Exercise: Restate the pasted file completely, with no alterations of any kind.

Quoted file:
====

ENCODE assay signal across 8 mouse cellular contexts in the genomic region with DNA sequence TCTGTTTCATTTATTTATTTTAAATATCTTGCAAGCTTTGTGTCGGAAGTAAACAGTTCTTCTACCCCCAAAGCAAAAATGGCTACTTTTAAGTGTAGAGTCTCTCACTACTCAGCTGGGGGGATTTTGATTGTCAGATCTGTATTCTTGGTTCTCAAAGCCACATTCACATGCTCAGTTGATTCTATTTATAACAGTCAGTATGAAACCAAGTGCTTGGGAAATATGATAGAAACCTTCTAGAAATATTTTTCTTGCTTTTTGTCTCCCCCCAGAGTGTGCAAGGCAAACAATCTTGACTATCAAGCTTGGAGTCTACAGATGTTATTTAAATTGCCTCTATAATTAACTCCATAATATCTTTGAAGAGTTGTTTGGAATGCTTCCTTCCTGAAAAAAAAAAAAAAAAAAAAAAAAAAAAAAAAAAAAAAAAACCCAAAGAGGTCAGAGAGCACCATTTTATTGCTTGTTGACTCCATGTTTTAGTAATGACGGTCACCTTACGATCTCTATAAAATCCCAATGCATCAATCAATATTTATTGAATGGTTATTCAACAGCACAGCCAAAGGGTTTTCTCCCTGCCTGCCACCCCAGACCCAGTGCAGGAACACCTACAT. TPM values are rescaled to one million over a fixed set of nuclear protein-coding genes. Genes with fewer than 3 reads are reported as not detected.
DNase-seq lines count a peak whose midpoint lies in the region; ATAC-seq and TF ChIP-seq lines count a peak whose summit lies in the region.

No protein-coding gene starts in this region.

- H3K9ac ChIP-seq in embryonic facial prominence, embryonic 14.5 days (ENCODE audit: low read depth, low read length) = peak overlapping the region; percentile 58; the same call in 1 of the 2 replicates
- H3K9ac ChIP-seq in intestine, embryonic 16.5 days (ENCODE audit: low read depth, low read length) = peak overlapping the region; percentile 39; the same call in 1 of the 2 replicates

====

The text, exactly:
ENCODE assay signal across 8 mouse cellular contexts in the genomic region with DNA sequence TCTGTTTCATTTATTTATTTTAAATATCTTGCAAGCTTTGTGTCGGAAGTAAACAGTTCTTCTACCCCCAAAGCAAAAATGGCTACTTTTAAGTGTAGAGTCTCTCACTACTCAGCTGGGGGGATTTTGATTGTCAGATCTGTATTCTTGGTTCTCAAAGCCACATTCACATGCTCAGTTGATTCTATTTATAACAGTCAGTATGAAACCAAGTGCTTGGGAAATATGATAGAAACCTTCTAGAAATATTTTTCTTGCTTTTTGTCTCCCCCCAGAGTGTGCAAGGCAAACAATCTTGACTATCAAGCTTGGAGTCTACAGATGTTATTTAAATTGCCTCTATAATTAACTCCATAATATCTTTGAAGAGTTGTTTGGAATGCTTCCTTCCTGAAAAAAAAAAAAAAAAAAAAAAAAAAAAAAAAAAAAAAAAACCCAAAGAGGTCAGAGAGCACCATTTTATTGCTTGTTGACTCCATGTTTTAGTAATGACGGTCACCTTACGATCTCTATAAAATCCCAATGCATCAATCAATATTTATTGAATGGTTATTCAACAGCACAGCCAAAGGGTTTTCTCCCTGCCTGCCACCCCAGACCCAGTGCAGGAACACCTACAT. TPM values are rescaled to one million over a fixed set of nuclear protein-coding genes. Genes with fewer than 3 reads are reported as not detected.
DNase-seq lines count a peak whose midpoint lies in the region; ATAC-seq and TF ChIP-seq lines count a peak whose summit lies in the region.

No protein-coding gene starts in this region.

- H3K9ac ChIP-seq in embryonic facial prominence, embryonic 14.5 days (ENCODE audit: low read depth, low read length) = peak overlapping the region; percentile 58; the same call in 1 of the 2 replicates
- H3K9ac ChIP-seq in intestine, embryonic 16.5 days (ENCODE audit: low read depth, low read length) = peak overlapping the region; percentile 39; the same call in 1 of the 2 replicates